If you ever doubt how just much meaning our culture loads onto pregnancy and childbirth, simply pay attention to what happens when things don’t go as they “should.”


We all impart so much unconscious expectation and belief onto this part of life and yet we may not even be aware we have those beliefs until they are challenged … by infertility.


There’s no doubt that infertility for many women has a medical basis. And yet when it comes to something so important as the creation of new life itself, well, it’s no wonder that this topic can dredge up all sorts of emotions, too!


With infertility, it’s never just about the baby. Body and mind, as with most things, are strongly connected. Though you may want to strangle the next person who suggests that falling pregnant is just about “staying positive”, the truth is that your mental, emotional and physical state is just as important as your physical state.


If you’re managing the challenge of infertility, you may already be experiencing just how profoundly it confronts your beliefs and attitudes. Luckily, many couples find that these challenges are a blessing in disguise: if you engage with the curveballs infertility throws your way, you may be surprised at what you learn about yourself.


If you don’t already, consider seeking the support of a mental health worker, a coach or therapist to help you process the changes you’re going through. Things to consider:


·      What beliefs do you currently hold about motherhood, yourself, your partner or life in general? Are these beliefs limiting you or helping you be the best you can?

·      Are there any traumas or childhood memories that infertility is triggering for you? How can you use your experiences now to process your past, and find healing?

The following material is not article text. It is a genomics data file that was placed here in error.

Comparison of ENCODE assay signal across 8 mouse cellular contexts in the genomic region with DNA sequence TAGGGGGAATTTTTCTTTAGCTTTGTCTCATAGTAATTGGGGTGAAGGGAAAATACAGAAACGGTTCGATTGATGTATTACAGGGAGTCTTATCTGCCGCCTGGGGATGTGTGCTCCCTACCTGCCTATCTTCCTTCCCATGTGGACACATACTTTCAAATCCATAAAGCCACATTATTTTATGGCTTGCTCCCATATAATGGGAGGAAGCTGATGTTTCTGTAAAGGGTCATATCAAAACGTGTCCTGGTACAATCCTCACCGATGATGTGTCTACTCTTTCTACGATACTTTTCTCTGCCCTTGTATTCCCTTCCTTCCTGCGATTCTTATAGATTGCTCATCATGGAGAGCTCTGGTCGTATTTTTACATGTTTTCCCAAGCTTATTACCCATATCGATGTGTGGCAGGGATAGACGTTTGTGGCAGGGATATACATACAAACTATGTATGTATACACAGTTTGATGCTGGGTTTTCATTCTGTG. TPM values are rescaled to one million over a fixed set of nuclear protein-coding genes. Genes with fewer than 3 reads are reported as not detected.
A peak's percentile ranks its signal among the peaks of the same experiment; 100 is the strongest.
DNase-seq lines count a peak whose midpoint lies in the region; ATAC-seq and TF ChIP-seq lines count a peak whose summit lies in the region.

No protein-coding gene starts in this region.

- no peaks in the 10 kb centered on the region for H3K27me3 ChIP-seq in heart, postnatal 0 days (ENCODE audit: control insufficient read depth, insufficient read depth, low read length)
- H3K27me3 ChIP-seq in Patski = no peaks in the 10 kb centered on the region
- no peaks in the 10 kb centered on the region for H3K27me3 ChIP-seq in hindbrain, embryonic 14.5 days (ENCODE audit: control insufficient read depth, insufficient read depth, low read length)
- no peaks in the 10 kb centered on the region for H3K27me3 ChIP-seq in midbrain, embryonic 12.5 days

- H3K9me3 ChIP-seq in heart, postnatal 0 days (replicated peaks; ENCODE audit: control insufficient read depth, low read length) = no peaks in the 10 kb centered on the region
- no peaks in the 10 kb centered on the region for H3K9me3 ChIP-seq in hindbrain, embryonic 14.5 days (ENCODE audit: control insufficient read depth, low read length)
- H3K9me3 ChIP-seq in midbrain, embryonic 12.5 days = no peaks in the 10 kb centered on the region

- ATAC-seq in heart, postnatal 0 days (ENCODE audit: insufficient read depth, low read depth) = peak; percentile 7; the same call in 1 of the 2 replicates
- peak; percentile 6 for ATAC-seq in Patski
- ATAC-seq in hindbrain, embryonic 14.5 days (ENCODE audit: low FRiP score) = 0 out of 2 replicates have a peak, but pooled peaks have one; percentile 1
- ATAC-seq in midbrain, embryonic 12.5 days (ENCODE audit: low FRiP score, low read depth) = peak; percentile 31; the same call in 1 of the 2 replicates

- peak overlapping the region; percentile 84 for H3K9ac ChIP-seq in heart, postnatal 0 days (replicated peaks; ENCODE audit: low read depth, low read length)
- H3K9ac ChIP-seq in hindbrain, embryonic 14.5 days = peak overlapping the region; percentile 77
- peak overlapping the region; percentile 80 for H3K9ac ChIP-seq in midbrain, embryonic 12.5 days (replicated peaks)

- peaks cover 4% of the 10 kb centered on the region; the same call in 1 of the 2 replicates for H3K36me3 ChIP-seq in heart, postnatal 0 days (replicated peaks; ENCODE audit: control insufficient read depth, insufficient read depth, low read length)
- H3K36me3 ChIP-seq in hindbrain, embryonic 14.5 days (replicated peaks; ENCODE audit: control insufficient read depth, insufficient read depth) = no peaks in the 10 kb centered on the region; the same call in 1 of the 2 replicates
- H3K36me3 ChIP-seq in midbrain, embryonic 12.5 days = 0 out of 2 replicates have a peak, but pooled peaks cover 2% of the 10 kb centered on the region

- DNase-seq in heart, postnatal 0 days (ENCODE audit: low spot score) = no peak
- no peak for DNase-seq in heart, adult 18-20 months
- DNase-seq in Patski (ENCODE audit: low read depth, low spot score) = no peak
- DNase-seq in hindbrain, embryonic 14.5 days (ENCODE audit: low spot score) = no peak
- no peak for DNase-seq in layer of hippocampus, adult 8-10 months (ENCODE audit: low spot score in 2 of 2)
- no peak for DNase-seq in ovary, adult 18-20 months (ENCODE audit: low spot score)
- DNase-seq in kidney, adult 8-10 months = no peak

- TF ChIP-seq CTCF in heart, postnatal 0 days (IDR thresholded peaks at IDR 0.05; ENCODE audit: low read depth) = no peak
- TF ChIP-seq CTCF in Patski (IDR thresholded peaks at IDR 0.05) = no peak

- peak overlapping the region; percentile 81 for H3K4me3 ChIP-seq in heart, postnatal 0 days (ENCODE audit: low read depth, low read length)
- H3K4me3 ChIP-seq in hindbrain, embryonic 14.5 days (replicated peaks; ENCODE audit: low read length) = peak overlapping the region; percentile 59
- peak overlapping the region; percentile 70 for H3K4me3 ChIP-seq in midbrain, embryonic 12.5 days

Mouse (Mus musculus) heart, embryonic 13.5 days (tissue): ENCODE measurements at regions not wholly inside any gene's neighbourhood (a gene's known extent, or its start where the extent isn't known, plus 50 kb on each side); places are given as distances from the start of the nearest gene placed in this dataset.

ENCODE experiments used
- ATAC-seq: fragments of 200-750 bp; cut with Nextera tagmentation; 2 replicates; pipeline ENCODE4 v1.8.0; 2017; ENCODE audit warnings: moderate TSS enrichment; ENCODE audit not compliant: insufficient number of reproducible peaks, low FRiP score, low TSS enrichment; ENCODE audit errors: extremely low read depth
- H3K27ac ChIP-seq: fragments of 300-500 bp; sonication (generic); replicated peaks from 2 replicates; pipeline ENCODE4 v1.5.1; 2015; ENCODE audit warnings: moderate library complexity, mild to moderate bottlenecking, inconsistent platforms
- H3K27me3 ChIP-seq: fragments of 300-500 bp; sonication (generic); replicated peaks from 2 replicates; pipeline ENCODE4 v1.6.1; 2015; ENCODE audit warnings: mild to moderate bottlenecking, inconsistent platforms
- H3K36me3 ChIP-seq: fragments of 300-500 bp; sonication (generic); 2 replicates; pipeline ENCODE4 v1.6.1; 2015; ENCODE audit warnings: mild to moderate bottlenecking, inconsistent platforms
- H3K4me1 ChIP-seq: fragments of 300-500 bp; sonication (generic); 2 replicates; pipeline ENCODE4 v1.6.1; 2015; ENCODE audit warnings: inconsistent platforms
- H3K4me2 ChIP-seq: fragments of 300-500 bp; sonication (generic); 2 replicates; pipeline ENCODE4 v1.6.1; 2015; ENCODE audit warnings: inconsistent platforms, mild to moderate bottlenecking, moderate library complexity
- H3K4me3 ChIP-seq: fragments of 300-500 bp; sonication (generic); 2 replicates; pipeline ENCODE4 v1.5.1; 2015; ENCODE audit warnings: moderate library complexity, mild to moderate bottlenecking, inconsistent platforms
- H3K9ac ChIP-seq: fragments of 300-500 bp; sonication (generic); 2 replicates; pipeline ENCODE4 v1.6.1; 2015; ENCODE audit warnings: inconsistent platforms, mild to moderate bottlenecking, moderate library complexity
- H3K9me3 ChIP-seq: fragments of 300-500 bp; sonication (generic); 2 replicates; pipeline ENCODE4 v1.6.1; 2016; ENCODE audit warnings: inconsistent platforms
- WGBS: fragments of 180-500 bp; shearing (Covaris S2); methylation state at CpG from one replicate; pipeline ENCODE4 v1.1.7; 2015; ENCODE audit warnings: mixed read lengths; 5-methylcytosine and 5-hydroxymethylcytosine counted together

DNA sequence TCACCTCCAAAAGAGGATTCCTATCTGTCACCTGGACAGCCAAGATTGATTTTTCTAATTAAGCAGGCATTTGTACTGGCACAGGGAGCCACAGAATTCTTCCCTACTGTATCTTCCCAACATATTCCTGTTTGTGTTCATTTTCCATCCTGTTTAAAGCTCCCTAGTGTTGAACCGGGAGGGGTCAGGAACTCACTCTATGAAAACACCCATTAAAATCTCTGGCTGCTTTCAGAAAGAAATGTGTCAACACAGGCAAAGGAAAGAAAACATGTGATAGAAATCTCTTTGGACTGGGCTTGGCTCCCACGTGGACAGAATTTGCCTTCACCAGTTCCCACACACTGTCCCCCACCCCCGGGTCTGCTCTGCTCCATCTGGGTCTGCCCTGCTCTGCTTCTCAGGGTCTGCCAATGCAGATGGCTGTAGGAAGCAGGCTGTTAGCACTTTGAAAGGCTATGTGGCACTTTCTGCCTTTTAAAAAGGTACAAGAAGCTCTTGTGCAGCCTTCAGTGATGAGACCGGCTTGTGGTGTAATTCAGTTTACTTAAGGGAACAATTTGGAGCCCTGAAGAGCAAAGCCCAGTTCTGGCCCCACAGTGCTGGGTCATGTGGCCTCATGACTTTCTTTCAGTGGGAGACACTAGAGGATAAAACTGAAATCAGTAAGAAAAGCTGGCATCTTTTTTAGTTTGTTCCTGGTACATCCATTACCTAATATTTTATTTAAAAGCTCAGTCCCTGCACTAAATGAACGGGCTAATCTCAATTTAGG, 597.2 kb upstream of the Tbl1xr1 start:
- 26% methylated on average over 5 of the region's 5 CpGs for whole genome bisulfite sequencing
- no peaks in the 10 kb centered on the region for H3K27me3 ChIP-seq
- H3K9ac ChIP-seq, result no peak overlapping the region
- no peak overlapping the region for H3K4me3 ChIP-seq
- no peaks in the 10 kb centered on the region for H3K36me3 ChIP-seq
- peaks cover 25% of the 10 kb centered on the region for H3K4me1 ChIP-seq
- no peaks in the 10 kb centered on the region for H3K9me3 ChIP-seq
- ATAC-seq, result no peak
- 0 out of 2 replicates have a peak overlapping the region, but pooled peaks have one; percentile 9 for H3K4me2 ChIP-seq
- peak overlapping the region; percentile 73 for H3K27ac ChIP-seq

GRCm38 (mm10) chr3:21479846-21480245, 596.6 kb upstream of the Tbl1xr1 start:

·      Consider your support network. Family, friends and partner – do you have the acknowledgment and care you need? If not, what can you do right now to love and support yourself? Can you identify sources of strength to “feed” you along this journey?

·      Most of us have very primal, knee-jerk reactions to infertility. Think about your deeply held beliefs about masculinity, femininity, and what it means to be a family, or to be a successful adult. Is it time to update or expand these beliefs? Can you see any areas where you’re ready to grow or change?

·      Infertility has a way of bringing certain things more sharply into focus. It can give you a fresh perspective on your lifestyle and long-term goals. Now might be the time to consider your habits, your relationships and your self-concept. It might be time for a small change like getting more exercise …or a big one like reevaluating your long-term career plans.

·      Be honest and gentle with yourself. Recurrent miscarriages or failed IVF attempts can drain you emotionally and physically. But stop, take a deep breath and listen to that voice inside. In the end, you are in control. What do you need?


A psychologist or counselor can be present as you work out all the above and more. They can show you how to use hypnotherapy, visualization, inner child work or even couple’s therapy to get to the root of your unique experience. Infertility is a medical issue, yes, but it’s also a powerful opportunity to work on personal development!


As always, I welcome anyone to share his or her experience in the comments.